Chicago Closer to Settling Police Misconduct Suits for $32M

January 17, 2013

A Chicago City Council committee has preliminarily approved settlements in two police misconduct cases that would cost the city nearly $33 million, including $22.5 million for a California woman that apparently would be the largest payout to a single such plaintiff in the city’s history.

The full City Council is expected to sign off on the settlements.

The bigger of the two would go to the family of Christina Eilman, who will require care for the rest of her life for severe brain injuries suffered in a 2006 fall from a 7th-floor window at a Chicago housing project where she had just been raped.

The second settlement would pay $10.25 million to Alton Logan, one victim of the city’s notorious police torture scandal involving officers under former Lt. John Burge. Logan spent 26 years in prison for a murder he didn’t commit, and his award would be the biggest handed out in any case to stem from the investigation into the Burge unit, which framed black murder suspects and tortured many into confessing.

The aldermen voted unanimously to approve the settlements after Alderman Edward Burke said he was “embarrassed and ashamed” that the city had put Eilman’s family through a such a long legal fight, and another alderman suggested the city should have paid far more to Logan, who spent more than a quarter-century behind bars before he was released in 2008.

The alderman asked few questions before voting on just the latest Chicago police misconduct cases in recent years. Among other crimes, officers have been convicted of robbing suspected drug dealers of hundreds of thousands of dollars and beating a man who was handcuffed to a wheelchair. In November, a federal jury awarded $850,000 to a female bartender who was beaten by a drunken off-duty police officer, concluding police adhere to a code of silence in protecting rogue officers.

In often graphic detail, city corporation counsel Steve Patton outlined police actions or inaction that justified the size of the settlements.

Eilman, he said, was trying to fly back to California in May 2006 after visiting Chicago but wasn’t allowed to board her flight at Midway International Airport because she was acting strangely and violently. Police took her to the airport’s train stop, but she began disrobing, danced suggestively and verbally attacked people around her, including a blind man.

Police took her to a bus stop, but the behavior continued, so they arrested her. She continued acting strangely while in custody, babbling and even smearing menstrual blood on the holding cell’s walls. Her parents repeatedly phoned police from California to tell them not to release the 21-year-old college student because she was bipolar and clearly having a breakdown. Still, Eilman was released to fend for herself near the last standing high-rise of the Robert Taylor Homes, a notorious South Side public housing complex that since has been demolished.

Patton said Eilman ended up in a vacant apartment on the high-rise’s seventh floor, where a man raped her at knifepoint.

“She was thrown or jumped out of a seventh-story window,” Patton said. Authorities still don’t know exactly what happened because the fall caused massive brain injuries, leaving her with the mental capacity of a child, according to court documents.

Eilman’s case was to go to federal trial next week. Patton suggested a jury could have awarded her family far more money than the settlement amount.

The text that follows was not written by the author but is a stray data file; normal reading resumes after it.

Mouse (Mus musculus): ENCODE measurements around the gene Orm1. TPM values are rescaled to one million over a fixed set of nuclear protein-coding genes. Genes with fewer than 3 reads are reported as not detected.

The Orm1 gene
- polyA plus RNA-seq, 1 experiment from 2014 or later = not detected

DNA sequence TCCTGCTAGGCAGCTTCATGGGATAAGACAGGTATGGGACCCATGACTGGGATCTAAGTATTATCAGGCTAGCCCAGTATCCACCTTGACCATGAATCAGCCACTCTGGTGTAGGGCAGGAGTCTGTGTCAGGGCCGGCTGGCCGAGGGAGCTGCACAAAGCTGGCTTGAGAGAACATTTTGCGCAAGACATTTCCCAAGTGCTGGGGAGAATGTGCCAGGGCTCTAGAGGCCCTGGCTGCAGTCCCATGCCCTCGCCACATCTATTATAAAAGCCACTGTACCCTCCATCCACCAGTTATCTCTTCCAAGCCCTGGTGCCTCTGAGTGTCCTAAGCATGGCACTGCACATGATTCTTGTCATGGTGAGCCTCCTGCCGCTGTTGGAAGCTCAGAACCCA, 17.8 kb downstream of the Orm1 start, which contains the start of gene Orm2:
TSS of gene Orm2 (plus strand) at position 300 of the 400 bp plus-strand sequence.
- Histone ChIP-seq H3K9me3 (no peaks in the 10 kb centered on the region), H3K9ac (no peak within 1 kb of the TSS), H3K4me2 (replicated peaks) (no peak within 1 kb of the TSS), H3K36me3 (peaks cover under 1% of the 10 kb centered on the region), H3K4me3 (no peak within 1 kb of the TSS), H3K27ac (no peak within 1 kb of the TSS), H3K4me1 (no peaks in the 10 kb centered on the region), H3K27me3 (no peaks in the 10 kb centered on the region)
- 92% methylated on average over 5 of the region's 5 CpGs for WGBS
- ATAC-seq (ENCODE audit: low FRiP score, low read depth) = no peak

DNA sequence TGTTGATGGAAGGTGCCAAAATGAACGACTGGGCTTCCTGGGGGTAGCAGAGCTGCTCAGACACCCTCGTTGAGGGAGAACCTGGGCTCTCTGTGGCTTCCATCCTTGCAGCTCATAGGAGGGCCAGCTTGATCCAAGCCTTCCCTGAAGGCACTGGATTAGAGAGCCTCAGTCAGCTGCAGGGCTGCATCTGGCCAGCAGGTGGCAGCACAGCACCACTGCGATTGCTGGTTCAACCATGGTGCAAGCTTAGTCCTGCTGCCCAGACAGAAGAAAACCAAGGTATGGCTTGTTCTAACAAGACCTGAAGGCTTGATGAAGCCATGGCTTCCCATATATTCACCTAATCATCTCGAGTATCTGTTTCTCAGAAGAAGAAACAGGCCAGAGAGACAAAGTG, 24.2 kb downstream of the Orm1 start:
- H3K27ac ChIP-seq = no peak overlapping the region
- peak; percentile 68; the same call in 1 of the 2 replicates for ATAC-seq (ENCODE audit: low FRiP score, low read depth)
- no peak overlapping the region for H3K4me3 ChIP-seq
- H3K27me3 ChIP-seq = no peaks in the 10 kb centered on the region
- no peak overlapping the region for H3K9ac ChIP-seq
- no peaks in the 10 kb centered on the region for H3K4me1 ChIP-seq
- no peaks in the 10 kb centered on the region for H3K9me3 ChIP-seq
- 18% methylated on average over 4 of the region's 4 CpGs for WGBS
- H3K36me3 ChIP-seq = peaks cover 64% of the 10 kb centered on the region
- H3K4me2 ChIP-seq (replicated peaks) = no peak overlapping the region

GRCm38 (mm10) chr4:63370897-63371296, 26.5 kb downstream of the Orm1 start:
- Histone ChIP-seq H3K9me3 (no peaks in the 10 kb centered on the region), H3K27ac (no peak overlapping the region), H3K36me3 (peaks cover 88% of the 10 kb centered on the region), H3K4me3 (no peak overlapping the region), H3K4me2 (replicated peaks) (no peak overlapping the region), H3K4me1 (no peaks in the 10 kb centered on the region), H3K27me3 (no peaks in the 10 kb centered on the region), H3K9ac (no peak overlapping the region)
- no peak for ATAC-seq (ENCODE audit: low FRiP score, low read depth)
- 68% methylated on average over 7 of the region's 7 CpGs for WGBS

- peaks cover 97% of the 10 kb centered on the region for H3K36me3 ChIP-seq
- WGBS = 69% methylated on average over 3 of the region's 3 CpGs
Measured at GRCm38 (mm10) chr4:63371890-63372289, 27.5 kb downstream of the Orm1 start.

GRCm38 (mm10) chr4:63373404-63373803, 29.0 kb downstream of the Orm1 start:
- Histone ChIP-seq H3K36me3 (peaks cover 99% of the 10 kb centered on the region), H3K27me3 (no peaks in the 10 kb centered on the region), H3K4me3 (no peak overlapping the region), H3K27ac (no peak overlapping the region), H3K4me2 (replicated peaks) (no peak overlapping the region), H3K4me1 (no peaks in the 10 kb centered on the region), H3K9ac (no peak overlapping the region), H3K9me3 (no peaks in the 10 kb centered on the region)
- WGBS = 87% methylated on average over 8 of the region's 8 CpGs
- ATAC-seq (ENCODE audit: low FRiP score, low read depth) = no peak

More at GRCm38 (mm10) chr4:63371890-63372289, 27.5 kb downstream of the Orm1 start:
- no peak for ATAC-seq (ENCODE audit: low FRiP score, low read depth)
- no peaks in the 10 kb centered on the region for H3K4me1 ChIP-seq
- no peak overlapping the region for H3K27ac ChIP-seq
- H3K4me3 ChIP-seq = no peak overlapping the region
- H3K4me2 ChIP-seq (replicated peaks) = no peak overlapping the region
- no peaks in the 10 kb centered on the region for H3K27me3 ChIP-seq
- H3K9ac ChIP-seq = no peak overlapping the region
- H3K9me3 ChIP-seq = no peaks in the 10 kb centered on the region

Burke, who chairs the finance committee, said he was embarrassed by the officers’ behavior and ashamed he and other members didn’t order the city to settle with the family sooner. Cleary angry, he read from a federal appellate court opinion allowing Eilman’s lawsuit to proceed last year.

Police didn’t so much as walk her to a train station, warn her about the dangers of the neighborhood or “even return Eilman’s cellphone, which she might have used to summon aid,” he read. “They might as well have released her into the lions’ den at the Brookfield Zoo.”

Logan’s lawsuit is one of several stemming from one of the darkest chapters of the Chicago Police Department’s history.

Logan was arrested in 1982 in the slaying of an off-duty Cook County corrections officer, who was shot to death at a McDonald’s while working as a security guard.

Logan and another man were convicted, even though there was no physical evidence linking Logan to the crime. Logan was freed in 2008, months after two attorneys representing the other man came forward with a confession from their client that attorneys did not reveal until he died because they were bound to honor the attorney-client privilege.

According to Patton, there were many problems with the investigation, including there being no evidence Logan even knew his co-defendant. While there was no evidence Logan was tortured by Burge’s detectives, another man gave authorities information implicating Logan after being tortured. Furthermore, Patton said Burge has admitted he believed Logan was innocent. Burge has been convicted of lying under oath by testifying in another case that he never witnessed or participated in the torture of suspects.

Alderman Ray Suarez suggested the city was getting off easy with a settlement that, after attorneys’ fees, will pay Logan less than $8.75 million.

“He spent 26 years in jail (and) I think $8 million is really not enough,” Suarez said.

But Logan himself said the money will “bring a measure of happiness because it will allow me to live in a comfortable manner.” Besides, he said at a news conference at his attorney’s office Tuesday afternoon, his eyes welling with tears, “Nothing, no amount of money will ever make up for the time I lost…. I lost everything.”

 

Latest Comments

  • February 3, 2013 at 5:37 pm
    Lisa Gates says:
    The city should be embarrassed that they let that drag on for so long.
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